Despite the fact that Indonesia refuses to conduct diplomatic relations with Israel, the Jewish state has sent water purifiers to the earthquake and tsunami-devastated country, and is preparing a delegation of aid workers to touch down in the coming days.
More than 1,400 people have been killed following a 7.5-magnitude earthquake that hit the island Sulawesi, in central Indonesia, and triggered a tsunami on Friday. The United Nations reported that nearly 200,000 people, including tens of thousands of children, are in need of food and clean water, and that local hospitals are beyond capacity.
Israel has gained a reputation in recent years for providing rescue and medical services in some of the most dire disasters around the world: in the wake of a volcanic eruption in Guatemala earlier this year, following an earthquake in Nepal in 2015, after a typhoon in the Philippines in 2013, after an earthquake in Haiti in 2010 and after an earthquake in Turkey in 1999, among other incidents. Offers to send teams to Iran and Iraq following earthquakes in 2017 were declined.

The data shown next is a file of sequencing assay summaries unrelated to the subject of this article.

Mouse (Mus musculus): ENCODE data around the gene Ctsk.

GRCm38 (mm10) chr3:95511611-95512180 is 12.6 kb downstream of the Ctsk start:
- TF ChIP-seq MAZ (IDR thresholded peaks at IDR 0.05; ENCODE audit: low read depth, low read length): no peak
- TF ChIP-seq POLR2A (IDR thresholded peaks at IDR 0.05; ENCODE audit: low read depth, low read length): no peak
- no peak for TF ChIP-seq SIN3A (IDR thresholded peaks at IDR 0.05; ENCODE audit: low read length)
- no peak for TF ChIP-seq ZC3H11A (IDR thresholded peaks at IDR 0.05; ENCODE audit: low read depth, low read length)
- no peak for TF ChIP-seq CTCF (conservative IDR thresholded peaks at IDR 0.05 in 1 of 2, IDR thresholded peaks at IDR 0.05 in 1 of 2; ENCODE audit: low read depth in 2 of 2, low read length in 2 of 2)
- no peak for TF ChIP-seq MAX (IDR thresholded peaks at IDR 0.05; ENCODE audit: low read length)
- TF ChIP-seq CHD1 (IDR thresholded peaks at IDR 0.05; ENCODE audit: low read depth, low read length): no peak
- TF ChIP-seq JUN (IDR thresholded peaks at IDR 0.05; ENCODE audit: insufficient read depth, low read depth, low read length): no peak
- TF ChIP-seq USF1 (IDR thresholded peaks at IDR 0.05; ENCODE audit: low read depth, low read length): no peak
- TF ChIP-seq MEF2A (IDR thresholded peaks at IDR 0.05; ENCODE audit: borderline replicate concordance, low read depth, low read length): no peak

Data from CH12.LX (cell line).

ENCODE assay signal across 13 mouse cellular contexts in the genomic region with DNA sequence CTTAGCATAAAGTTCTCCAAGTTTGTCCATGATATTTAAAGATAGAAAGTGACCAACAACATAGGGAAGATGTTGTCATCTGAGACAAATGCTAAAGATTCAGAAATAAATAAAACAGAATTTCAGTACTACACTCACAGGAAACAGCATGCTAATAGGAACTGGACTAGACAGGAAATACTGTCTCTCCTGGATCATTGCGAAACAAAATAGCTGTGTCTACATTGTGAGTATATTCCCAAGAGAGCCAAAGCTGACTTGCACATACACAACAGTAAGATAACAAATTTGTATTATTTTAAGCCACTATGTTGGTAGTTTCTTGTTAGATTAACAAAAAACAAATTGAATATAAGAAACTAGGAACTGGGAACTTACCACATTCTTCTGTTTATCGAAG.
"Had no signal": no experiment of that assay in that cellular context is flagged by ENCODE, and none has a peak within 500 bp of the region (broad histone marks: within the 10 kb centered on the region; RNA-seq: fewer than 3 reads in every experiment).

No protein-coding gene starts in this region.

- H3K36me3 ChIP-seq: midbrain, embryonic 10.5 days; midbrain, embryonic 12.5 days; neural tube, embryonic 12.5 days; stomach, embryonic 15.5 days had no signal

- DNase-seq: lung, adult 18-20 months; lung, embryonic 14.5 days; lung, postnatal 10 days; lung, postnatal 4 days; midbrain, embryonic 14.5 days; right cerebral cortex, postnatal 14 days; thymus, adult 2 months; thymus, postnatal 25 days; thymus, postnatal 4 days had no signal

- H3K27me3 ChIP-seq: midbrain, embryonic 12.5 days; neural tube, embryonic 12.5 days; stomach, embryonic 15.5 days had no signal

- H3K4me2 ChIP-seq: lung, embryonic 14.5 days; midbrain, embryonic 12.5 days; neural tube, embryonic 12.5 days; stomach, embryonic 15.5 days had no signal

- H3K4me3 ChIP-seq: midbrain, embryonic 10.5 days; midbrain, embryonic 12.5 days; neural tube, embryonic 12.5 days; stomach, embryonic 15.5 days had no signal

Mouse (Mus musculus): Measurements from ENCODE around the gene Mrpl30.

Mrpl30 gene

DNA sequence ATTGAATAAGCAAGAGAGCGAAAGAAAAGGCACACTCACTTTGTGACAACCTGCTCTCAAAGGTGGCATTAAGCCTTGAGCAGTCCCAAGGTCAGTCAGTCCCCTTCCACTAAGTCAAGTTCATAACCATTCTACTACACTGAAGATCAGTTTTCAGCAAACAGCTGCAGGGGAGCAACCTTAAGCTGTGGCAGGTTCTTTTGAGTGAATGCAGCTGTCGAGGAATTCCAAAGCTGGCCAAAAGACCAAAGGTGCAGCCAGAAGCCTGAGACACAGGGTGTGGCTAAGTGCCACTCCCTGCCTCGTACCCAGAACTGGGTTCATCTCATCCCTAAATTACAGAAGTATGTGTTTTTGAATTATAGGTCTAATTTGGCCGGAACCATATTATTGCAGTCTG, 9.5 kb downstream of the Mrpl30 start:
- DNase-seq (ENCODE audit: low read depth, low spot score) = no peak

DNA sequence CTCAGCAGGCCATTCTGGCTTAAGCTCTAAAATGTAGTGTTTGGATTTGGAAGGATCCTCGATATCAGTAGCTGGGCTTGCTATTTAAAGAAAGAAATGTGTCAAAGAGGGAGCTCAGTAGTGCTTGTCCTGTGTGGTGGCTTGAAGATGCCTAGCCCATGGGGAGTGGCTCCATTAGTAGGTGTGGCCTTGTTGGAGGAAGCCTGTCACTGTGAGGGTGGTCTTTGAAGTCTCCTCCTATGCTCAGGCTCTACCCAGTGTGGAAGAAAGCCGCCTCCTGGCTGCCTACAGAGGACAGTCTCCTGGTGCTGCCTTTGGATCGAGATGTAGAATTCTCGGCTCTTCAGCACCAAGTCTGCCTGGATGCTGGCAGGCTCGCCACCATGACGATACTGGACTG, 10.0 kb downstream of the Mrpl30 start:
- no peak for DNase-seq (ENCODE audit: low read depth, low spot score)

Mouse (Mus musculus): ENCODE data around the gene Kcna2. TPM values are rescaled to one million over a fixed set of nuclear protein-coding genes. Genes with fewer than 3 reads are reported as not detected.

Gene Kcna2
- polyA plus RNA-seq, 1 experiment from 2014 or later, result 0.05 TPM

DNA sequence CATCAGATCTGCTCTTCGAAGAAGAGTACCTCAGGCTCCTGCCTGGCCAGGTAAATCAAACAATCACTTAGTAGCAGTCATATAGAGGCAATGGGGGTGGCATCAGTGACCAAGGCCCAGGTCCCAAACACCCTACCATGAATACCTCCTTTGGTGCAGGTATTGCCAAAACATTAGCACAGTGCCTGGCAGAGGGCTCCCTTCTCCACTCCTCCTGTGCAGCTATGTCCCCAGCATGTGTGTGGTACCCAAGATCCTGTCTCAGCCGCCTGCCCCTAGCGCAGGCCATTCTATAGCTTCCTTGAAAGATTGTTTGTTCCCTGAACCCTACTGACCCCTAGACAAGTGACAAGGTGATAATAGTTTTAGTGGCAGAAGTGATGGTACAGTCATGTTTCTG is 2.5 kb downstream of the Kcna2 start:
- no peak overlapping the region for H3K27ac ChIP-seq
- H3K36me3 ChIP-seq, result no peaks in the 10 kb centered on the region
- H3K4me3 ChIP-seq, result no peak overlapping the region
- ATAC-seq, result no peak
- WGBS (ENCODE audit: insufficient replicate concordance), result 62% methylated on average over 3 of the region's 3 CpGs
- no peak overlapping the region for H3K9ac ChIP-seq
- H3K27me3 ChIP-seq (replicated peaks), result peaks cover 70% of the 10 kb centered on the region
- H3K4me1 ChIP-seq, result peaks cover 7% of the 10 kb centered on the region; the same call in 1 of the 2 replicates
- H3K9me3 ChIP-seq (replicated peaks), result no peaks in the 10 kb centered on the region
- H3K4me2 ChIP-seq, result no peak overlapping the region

“Israel, a world leader in disaster relief, offers medical and rescue aid to Indonesia, the world’s largest Muslim country and one that has no diplomatic ties with us,” wrote Deputy Minister for Diplomacy Michael Oren on Twitter. “This again demonstrates our compassion and humanity and our willingness to share our expertise for its betterment.”
Israeli Prime Minister Benjamin Netanyahu had an unexpected interchange with Indonesian Vice President Jusuf Kalla in New York on the sidelines of the U.N. General Assembly last week.
“There were 190 heads of state, presidents and vice presidents, prime ministers, etc., there. Many agendas came at the same time, you could come face to face with anyone,” Kalla told Indonesian reporters. “You could not have avoided it. [Netanyahu] was suddenly just beside me. Should I have turned around?”
However, this is not the first interaction between Indonesia and Israel. In the early 1980s, Indonesia bought more than 30 fighter jets from Israel. In June of this year, Indonesia and Israel reversed travel bans against each other’s citizens.